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PRI's Environmental News Magazine

Migratory Bird Protections Under Fire

 

Seventeen former Department of Interior officials have written a letter protesting a new DOI ruling that exempts industry for negligent deaths of birds, and may violate the century-old Migratory Bird Treaty with Canada and other nations.

 

Read More »

Seventeen former Department of Interior officials have written a letter protesting a new DOI ruling that exempts industry for negligent deaths of birds, and may violate the century-old Migratory Bird Treaty with Canada and other nations.

Making a Bird List and Checking It Twice

 

At Christmastime every year, tens of thousands of birdwatchers across the country head out for an annual count. These citizen scientists provide important data for academics and decision-makers. We follow California Oceanside teams as they hunt for birds at lagoons, saltwater marshes and beaches.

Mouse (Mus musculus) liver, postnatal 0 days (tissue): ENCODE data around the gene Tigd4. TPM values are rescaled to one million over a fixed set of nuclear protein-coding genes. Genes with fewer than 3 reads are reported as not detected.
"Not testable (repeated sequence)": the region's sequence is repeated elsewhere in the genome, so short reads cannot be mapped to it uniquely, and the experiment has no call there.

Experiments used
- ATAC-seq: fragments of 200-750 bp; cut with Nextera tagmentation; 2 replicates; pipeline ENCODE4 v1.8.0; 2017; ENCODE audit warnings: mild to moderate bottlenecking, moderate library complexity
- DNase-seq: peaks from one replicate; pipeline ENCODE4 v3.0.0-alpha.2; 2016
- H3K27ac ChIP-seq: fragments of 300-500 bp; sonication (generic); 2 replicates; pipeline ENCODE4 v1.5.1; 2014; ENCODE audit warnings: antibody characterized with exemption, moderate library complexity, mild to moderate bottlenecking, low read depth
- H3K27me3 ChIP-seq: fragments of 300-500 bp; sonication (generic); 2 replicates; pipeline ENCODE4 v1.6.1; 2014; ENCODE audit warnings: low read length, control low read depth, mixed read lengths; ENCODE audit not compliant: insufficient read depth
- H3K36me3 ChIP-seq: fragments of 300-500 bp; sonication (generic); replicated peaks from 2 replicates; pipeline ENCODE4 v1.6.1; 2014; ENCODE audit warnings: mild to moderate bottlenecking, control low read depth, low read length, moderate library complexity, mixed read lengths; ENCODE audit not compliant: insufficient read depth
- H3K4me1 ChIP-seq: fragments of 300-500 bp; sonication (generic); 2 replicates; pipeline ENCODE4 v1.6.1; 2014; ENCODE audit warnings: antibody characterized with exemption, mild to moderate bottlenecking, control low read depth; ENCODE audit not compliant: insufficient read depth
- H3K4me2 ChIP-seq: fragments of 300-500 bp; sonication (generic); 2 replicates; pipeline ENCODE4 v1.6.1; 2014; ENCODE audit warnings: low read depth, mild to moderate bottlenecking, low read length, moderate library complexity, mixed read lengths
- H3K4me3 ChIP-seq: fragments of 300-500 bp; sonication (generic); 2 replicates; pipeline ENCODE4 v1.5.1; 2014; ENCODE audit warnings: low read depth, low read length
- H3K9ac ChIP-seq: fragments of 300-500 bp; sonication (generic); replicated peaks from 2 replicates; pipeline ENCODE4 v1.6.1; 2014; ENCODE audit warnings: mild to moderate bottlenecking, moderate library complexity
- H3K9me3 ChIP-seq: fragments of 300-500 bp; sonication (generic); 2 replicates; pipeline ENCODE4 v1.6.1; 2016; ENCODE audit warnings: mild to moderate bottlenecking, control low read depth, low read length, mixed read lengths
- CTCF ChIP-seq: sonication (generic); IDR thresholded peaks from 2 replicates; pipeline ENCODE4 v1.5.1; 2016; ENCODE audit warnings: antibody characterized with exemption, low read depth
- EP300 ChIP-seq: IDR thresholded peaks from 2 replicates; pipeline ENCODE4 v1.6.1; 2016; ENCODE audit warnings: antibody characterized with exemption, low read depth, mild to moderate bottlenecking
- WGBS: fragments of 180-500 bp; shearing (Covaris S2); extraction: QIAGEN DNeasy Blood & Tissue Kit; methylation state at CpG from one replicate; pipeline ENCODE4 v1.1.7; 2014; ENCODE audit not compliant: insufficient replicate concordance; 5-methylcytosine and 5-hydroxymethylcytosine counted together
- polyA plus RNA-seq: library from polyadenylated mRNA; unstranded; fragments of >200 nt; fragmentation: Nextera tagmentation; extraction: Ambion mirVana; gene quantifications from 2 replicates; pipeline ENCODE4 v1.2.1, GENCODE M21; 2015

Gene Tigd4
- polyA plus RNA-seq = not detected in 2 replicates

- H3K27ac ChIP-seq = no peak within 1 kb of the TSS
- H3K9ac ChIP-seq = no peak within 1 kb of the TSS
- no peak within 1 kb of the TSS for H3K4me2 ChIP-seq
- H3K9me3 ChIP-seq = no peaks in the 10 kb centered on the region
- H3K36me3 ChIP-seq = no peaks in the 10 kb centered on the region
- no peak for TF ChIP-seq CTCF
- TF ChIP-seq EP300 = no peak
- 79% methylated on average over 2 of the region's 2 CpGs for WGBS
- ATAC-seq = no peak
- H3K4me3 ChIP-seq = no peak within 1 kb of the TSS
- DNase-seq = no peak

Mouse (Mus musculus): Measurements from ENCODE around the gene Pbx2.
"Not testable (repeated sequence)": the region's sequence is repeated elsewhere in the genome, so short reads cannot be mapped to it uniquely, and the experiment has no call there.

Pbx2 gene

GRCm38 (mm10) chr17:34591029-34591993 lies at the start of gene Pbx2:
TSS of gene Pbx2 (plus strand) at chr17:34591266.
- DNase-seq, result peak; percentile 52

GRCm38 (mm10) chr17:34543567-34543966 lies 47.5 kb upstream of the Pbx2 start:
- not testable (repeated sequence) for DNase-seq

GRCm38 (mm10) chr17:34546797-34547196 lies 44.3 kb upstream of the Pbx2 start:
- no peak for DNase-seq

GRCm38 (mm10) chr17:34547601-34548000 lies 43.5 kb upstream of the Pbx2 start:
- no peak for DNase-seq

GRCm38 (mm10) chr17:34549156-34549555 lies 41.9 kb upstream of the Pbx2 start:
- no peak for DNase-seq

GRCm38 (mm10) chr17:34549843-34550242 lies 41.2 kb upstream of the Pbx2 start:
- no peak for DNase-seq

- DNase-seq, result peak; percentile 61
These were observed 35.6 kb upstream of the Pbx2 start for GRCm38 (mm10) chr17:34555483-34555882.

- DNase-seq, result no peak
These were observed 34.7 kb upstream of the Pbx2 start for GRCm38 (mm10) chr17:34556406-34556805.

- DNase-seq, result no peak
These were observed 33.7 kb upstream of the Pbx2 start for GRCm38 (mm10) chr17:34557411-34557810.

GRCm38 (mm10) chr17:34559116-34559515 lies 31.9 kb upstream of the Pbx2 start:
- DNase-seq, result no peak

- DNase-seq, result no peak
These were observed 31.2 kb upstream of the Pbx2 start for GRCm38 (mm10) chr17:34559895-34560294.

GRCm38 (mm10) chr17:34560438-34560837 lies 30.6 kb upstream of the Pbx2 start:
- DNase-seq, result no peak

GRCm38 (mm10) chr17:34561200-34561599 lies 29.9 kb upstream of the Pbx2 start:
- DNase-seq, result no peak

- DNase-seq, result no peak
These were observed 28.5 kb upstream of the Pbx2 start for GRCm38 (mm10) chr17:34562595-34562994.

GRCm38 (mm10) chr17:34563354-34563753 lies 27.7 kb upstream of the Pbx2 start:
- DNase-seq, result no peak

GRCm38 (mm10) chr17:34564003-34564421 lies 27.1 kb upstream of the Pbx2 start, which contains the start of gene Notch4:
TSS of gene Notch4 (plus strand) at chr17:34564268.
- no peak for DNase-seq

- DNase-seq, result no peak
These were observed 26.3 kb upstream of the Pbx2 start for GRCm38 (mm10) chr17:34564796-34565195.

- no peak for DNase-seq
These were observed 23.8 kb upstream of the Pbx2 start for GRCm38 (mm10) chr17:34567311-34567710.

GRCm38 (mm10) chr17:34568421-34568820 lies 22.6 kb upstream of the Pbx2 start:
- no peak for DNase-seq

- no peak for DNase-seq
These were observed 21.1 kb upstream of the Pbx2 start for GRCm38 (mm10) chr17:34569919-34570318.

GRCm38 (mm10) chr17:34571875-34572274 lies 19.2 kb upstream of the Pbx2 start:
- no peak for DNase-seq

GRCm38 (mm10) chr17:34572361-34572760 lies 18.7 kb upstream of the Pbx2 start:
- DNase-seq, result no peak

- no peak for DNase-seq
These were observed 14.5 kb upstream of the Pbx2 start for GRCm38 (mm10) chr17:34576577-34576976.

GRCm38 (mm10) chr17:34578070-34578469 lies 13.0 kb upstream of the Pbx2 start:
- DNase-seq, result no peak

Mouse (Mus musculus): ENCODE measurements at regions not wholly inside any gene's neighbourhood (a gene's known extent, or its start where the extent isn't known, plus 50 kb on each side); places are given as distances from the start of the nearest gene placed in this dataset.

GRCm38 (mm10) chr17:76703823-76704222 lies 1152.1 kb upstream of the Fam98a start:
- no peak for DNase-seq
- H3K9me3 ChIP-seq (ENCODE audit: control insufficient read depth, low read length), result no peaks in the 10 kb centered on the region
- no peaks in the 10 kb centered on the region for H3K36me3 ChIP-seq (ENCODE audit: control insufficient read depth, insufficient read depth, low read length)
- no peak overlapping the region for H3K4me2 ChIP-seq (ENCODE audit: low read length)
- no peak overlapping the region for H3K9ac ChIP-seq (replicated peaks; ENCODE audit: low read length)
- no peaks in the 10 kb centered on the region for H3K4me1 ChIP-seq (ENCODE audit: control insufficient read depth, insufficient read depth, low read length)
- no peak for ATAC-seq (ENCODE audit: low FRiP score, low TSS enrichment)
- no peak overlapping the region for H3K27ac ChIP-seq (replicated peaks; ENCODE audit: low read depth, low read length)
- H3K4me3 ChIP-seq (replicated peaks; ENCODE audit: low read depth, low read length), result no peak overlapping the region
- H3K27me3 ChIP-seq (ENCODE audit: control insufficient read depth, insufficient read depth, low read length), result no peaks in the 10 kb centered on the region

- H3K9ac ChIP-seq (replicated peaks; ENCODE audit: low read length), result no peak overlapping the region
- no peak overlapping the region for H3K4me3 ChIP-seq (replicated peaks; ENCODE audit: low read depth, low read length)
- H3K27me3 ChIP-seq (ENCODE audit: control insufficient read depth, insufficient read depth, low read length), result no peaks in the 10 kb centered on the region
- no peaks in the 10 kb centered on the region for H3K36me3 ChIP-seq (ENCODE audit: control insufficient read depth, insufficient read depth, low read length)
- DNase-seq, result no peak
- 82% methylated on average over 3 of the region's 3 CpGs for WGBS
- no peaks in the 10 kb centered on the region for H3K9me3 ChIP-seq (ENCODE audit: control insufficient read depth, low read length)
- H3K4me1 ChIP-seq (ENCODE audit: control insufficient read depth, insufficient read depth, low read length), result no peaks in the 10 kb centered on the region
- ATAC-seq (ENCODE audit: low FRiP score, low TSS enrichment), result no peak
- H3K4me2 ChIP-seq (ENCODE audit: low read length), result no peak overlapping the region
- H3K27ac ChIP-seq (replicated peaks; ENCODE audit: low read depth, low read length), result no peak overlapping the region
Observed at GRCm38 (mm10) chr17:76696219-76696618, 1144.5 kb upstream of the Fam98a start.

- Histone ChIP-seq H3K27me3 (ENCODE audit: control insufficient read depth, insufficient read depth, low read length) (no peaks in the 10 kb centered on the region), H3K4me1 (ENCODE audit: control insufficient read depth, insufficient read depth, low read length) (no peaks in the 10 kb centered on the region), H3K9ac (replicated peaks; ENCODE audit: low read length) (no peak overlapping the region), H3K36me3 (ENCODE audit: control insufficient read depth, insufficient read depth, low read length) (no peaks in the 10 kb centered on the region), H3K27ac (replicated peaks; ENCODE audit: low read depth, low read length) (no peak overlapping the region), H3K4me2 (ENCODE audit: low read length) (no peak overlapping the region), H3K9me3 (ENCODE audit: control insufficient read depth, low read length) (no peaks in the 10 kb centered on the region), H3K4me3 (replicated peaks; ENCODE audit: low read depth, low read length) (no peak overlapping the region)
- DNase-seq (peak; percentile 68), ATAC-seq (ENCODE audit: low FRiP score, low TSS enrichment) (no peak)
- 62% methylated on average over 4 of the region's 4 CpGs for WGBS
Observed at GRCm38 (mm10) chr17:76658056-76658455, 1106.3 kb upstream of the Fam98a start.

Read More »

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Babysitting Arctic Terns

 

Arctic terns undertake the longest known migration on earth, travelling more than 50,000 miles per year. But reduced habitat threatens nesting sites, so a conservation organization in the U.K. leads a babysitting endeavor that has helped dramatically increase the number of fledglings on the Northumberland coast.

 

Read More »

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Year of the Bird

 

Conservation organizations are marking 2018 as the Year of The Bird, to celebrate the centennial of the Migratory Bird Treaty Act. Writer and novelist Jonathan Franzen tells how a walk in New York City’s Central Park opened his eyes to the pleasures of birdwatching, why the Treaty was necessary a century ago and the many perils that birds still face today.

 

Read More »

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Offshore Drilling Under Fire